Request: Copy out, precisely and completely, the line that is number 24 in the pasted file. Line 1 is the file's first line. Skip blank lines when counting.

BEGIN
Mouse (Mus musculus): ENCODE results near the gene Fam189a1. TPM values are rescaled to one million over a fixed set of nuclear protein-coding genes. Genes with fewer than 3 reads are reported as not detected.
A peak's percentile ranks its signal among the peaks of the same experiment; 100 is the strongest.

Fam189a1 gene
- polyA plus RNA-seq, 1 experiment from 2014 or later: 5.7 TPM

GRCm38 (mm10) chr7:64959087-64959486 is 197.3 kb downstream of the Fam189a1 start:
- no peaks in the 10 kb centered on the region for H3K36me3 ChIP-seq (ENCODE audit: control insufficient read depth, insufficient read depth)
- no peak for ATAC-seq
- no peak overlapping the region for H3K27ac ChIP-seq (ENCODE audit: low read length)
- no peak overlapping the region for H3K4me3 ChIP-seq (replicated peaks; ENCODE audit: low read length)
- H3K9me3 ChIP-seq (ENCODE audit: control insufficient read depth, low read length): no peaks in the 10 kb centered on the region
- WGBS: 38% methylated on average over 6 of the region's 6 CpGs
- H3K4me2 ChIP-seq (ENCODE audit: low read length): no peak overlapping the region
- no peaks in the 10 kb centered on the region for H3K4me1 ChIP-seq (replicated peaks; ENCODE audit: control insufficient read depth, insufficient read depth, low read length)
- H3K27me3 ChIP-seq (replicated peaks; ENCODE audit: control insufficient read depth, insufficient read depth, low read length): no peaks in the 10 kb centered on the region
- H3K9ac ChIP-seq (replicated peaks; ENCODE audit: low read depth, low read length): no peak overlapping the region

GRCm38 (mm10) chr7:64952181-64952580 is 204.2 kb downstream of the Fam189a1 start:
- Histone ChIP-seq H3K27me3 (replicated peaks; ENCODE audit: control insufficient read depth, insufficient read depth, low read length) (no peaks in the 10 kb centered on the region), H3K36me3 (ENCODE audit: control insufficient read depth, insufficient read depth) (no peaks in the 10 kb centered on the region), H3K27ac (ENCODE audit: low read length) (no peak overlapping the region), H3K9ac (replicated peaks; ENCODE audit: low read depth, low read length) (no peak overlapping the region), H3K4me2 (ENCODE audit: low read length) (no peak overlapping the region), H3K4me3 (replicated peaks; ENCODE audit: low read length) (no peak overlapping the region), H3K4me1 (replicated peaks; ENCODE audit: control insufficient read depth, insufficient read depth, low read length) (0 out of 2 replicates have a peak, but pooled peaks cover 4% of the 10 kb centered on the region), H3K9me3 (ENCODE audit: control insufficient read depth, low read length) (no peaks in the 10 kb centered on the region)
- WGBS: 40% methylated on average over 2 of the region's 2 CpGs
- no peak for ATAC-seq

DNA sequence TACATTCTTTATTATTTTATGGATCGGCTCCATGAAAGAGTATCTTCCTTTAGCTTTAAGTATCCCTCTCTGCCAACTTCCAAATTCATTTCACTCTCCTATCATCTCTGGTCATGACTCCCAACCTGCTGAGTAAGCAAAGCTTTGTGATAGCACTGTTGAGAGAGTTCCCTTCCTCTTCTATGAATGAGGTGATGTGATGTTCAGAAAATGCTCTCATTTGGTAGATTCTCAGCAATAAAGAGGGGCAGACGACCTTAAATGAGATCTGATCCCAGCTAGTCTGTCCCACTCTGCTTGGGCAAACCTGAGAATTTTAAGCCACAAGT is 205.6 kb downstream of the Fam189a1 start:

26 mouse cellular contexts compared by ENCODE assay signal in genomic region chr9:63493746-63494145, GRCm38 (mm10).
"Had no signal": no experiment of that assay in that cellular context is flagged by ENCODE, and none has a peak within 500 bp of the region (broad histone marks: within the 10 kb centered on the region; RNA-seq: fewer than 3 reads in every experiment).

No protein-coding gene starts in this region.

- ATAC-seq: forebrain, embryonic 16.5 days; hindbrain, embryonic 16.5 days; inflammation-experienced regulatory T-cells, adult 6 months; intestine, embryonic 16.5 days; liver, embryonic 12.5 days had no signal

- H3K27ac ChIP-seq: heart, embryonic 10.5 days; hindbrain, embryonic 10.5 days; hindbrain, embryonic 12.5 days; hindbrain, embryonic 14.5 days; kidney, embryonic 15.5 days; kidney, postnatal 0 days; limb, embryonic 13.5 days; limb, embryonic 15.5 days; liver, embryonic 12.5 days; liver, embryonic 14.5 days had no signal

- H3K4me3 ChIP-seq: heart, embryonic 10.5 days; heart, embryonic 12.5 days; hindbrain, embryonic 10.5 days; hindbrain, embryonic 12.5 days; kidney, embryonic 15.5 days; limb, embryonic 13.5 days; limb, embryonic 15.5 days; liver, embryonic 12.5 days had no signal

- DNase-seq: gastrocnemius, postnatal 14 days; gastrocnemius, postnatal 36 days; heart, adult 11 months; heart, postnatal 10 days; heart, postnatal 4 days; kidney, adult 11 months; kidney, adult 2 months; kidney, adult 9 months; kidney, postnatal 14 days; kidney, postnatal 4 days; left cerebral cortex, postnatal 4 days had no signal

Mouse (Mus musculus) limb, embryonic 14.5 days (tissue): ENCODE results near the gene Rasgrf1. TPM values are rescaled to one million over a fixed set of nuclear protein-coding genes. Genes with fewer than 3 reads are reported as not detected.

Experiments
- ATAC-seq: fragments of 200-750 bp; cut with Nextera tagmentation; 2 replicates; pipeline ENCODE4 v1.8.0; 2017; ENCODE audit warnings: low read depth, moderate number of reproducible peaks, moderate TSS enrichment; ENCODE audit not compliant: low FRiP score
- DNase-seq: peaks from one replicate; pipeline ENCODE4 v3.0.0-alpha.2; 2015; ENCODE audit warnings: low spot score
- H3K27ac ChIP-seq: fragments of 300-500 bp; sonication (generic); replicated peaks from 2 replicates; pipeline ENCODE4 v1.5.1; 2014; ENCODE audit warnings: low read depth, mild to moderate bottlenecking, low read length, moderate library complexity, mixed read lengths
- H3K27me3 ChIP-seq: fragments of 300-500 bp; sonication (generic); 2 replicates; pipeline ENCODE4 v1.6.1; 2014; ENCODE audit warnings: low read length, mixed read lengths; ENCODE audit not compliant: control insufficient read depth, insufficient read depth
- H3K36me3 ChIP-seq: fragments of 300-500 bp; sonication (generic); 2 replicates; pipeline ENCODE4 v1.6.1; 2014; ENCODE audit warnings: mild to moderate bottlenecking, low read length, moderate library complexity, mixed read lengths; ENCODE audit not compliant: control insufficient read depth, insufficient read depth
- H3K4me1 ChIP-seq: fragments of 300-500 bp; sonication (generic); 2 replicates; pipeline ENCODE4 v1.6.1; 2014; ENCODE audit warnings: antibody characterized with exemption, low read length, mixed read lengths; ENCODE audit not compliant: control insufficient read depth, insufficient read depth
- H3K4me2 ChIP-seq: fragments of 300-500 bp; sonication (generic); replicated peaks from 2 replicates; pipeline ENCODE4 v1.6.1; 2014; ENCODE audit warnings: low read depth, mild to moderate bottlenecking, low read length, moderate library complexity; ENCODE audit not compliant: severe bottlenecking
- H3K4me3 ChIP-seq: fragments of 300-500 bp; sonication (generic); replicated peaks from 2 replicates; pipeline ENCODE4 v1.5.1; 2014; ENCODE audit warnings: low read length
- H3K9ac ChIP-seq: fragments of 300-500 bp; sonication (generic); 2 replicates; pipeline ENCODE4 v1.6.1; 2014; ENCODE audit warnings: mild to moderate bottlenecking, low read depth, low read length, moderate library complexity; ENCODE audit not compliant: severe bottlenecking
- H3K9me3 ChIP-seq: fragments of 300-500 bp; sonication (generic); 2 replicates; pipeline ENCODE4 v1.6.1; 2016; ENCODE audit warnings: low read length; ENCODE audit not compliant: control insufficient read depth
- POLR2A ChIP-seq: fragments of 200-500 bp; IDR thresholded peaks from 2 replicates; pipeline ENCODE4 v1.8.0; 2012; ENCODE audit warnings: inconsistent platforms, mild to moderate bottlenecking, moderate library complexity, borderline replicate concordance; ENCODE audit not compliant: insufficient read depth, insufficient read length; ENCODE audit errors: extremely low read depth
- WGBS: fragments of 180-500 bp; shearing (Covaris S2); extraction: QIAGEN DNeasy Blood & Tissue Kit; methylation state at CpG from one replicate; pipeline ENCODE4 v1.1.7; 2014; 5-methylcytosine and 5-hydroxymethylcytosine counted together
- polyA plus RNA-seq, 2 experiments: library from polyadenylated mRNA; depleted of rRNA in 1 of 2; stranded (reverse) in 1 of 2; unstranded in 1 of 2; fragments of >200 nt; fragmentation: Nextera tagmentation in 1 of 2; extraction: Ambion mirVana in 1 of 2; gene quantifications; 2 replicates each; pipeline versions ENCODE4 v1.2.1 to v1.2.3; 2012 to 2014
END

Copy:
- ATAC-seq: forebrain, embryonic 16.5 days; hindbrain, embryonic 16.5 days; inflammation-experienced regulatory T-cells, adult 6 months; intestine, embryonic 16.5 days; liver, embryonic 12.5 days had no signal